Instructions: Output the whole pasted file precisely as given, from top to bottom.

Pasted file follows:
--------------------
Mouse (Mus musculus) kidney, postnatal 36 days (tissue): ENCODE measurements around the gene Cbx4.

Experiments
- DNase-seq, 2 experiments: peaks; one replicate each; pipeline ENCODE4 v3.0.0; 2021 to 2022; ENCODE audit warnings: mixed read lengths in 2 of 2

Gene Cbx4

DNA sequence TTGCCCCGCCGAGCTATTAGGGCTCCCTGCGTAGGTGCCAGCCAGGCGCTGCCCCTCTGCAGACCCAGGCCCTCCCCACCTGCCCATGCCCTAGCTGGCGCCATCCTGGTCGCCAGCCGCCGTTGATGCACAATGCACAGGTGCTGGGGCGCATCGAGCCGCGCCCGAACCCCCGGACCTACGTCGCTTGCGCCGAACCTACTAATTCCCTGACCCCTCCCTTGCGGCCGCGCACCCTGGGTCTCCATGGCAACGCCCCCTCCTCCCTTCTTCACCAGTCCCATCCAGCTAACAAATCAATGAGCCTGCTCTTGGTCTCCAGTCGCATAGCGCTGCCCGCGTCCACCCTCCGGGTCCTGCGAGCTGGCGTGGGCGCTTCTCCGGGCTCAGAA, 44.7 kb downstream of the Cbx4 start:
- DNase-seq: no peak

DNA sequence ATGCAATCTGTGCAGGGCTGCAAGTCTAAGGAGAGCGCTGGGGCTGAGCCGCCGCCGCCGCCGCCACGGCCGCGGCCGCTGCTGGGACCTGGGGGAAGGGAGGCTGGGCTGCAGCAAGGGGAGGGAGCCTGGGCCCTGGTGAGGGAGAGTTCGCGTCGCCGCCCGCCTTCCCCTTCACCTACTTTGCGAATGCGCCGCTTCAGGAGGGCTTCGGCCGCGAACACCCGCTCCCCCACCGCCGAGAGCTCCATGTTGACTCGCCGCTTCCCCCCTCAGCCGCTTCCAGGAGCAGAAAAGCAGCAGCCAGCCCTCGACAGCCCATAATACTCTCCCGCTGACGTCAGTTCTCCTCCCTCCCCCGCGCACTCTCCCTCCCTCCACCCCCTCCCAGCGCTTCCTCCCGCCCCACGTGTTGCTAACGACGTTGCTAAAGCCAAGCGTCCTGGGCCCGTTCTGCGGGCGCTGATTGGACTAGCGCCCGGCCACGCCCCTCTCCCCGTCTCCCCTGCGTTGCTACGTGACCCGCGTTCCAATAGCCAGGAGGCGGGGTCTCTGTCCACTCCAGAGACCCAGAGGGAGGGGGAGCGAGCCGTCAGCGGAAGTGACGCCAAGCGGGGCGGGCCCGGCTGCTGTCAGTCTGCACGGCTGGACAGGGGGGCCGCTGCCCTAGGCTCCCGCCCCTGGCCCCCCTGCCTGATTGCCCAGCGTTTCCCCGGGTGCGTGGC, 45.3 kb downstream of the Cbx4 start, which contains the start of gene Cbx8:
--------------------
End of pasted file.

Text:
Mouse (Mus musculus) kidney, postnatal 36 days (tissue): ENCODE measurements around the gene Cbx4.

Experiments
- DNase-seq, 2 experiments: peaks; one replicate each; pipeline ENCODE4 v3.0.0; 2021 to 2022; ENCODE audit warnings: mixed read lengths in 2 of 2

Gene Cbx4

DNA sequence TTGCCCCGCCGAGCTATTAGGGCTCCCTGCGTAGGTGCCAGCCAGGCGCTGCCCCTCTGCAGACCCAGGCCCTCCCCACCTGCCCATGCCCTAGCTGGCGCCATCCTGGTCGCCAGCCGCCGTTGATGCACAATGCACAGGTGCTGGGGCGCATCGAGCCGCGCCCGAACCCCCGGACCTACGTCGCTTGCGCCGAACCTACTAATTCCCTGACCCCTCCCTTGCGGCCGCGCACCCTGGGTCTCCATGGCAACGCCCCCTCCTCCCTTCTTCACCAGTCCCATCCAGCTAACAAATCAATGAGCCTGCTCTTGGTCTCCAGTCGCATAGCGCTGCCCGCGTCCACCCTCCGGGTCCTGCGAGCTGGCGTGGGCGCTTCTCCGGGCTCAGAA, 44.7 kb downstream of the Cbx4 start:
- DNase-seq: no peak

DNA sequence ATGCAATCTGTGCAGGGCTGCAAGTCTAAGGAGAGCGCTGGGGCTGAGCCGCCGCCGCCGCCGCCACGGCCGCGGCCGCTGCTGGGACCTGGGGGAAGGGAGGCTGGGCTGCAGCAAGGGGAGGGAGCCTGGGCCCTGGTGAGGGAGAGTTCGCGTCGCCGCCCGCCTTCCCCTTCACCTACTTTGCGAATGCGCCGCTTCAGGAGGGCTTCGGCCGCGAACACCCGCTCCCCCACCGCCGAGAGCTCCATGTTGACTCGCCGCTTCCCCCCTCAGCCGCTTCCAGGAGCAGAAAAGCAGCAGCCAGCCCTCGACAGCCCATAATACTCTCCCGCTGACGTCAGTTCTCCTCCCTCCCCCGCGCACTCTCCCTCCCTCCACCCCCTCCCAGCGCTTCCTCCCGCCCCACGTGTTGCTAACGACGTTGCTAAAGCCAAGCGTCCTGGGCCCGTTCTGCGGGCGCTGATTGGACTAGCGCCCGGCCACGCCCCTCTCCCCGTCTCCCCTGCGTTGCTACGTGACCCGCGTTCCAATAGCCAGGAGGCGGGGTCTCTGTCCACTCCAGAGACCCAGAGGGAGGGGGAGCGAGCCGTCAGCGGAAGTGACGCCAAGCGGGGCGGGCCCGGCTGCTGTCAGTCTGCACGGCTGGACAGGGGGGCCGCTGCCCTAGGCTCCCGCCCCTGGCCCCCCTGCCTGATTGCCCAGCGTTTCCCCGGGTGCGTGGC, 45.3 kb downstream of the Cbx4 start, which contains the start of gene Cbx8: